In the week which just ended, things got much worse. Thousands of CNTE members marched on and then occupied important sections of the Federal District (Mexico City). Both houses of congress - the Senate and the Cámara de Diputados - were forced out of their respective legislative chambers, and had to reconvene for a scheduled special session in office space quickly provided to them by a bank, several miles away. They were taken there in large buses, escorted by police and military personnel. Imagine the U.S. Congress being forced to abandon Capitol Hill by striking teachers (or anyone else), and then having to transfer operations across the Potomac to the Key Bridge Marriott.

On Tuesday evening thousands of teachers who have been camped out for a week in tents near San Lázaro, the center of the federal government, rioted. They erected barricades, burned vehicles, lobbed rocks at nearby businesses and openly engaged security forces, injuring 20 Federal Police officers in the process. By week's end they had laid siege to AICM - Mexico City's International Airport. Photos of the scene showed Mexican travelers arriving for outbound flights, forced to abandon their vehicles and walk blocks with luggage in hand. Aggressive protesters had blocked main airport access routes, and about 4,000 Mexicans missed their flights according to one news service.

By Friday even Mexico's always vocal leftist leaders were complaining enough was enough. School teachers and left wing parties, of which there are several in this country, are almost invariably political sweethearts, but this time the latter called for an end to demonstrations which have greatly disrupted the city for a week. CNTE bosses announced they're not leaving anytime soon, though. They'll try to reach federal legislators again on Monday, continuing their efforts to repeal the educational reforms. Demonstrators did withdraw from the capitol grounds this morning, calling Federal Police cabrónes - best translated as bastards, or motherfuckers - and warning them, "We're coming back on Sept. 1."

In the United States or any European capital, such obstreperous conduct surely would have been met with tear gas, water cannons and if necessary, with rubber bullets. So it should have been in Mexico City. The right to demonstrate does not supersede every citizen's right to safety and domestic order, least of all in the seat of the national government, where the legislature is charged with carrying out the peoples' business. The administration failed to protect the legal guarantees of all Mexicans - not just those of the dissident, and endlessly malcontent, teachers. It's simply afraid of them.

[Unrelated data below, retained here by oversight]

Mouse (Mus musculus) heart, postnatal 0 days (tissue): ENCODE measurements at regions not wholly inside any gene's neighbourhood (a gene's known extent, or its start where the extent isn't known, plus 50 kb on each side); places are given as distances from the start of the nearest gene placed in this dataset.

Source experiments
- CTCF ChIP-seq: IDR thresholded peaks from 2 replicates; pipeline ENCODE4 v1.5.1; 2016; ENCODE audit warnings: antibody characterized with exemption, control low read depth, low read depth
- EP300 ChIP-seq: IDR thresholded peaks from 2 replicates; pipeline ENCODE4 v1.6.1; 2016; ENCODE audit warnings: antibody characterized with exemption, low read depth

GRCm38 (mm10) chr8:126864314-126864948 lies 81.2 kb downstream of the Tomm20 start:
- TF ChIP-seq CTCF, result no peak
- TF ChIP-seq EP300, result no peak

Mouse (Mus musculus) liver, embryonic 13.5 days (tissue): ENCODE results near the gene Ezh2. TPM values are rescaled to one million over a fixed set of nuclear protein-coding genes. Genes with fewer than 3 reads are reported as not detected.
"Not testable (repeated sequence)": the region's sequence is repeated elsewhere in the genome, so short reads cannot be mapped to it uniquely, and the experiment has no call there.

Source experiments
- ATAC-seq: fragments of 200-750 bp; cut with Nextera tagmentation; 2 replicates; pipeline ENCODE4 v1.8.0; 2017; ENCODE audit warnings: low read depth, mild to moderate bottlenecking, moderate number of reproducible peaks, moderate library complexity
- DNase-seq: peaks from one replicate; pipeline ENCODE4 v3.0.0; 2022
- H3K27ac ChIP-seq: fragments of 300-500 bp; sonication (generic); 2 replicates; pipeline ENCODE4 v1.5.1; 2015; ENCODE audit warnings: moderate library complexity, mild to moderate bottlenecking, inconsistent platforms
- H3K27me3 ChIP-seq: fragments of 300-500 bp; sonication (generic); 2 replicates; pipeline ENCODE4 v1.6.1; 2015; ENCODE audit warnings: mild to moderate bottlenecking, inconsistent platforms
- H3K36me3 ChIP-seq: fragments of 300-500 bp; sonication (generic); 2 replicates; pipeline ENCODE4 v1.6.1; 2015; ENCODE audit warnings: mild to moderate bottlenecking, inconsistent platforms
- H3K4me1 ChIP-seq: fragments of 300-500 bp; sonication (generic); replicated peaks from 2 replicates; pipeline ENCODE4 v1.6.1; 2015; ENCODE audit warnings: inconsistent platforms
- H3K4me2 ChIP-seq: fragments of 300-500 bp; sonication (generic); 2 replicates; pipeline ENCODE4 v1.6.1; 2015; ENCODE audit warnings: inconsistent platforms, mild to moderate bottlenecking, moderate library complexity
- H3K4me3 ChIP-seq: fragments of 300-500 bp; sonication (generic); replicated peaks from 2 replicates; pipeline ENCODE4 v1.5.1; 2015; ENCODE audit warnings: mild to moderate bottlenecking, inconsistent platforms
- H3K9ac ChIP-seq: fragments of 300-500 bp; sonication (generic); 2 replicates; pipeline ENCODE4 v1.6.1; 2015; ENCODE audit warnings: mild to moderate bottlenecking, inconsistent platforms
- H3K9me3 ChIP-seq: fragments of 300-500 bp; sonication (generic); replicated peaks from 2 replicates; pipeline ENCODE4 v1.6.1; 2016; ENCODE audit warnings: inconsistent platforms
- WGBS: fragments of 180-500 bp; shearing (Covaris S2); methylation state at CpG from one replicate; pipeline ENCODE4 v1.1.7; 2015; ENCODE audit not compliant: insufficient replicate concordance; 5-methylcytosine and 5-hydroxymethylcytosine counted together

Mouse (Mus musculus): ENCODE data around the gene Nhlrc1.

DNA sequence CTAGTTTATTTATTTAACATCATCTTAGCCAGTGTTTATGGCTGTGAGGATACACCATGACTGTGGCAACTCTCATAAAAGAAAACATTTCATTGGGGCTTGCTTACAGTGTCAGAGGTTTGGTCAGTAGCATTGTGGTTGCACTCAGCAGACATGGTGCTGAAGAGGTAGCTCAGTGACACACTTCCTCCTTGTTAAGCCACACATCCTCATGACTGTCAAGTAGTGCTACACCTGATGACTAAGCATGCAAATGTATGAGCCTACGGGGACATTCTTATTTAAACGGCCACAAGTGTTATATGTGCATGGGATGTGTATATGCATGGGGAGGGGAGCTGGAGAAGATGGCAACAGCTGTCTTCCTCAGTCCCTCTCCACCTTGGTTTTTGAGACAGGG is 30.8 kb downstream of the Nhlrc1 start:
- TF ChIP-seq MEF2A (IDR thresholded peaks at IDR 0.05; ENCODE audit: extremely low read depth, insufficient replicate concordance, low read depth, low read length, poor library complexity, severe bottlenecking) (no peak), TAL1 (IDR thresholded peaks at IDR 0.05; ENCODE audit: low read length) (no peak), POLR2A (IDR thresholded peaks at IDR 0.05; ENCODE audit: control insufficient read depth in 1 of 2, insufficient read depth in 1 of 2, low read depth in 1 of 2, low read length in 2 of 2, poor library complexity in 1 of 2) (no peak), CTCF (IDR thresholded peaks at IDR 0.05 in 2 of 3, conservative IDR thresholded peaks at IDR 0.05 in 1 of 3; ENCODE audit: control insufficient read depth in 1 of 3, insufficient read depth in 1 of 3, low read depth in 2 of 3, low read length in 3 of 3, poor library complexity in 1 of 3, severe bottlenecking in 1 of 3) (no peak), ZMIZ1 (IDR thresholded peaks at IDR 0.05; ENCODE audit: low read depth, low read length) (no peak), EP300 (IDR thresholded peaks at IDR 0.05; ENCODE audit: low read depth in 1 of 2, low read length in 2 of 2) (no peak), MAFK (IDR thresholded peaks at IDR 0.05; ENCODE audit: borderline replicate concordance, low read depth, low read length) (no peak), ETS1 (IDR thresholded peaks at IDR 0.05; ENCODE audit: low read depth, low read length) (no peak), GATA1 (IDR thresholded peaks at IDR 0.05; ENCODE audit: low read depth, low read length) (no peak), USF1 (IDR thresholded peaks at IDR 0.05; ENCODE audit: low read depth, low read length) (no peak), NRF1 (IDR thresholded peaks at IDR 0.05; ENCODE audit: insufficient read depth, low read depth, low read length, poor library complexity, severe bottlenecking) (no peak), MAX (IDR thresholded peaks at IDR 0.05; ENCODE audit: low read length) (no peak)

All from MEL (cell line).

The real losers, of course, are Mexico's future. In Oaxaca and elsewhere, more than a million children are still waiting for the schoolhouse bell to ring. The Organization for Economic Cooperation and Development (OECD) has ranked Mexico 34 out of 36 countries evaluated for overall quality of the national education system.

"La violencia es mideo de las ideas de los demas y poca fe en las propias:
Violence is the fear of others' ideas, and it has little confidence in its own" - Antonio Fraguas Forges.

Sept. 29 - The "mafia CNTE"
Sept. 23 - The endless lies of AMLO
Sept. 22 - La CNTE: entre la revolución y los privilegios
Sept. 12 - Mexico City police, attacked yesterday by CNTE thugs: Hay que decirlo sin cobardía: los policías son las víctimas
Aug. 31 - Oaxaca freezes pay of striking teachers
Aug. 30 - Oaxaca education at the mercy of omnipotent syndicate
Aug. 29 - Teachers' union calls for nationwide strike, while officials warn they're ready to use force
Aug. 25 - Restore order without bloodshed (Poner orden sin derramar sangre).
Aug. 25 - Civilian militias soar, with citizen police now patrolling 50 counties in 13 Mexican states
Sept. 24, 2011 - The daily obscenities of Mexico
Aug. 27, 2011 - Mexico's continuing agony

© MGRR 2013. All rights reserved. This article may be cited or briefly quoted with proper attribution or a hyperlink, but not reproduced without permission.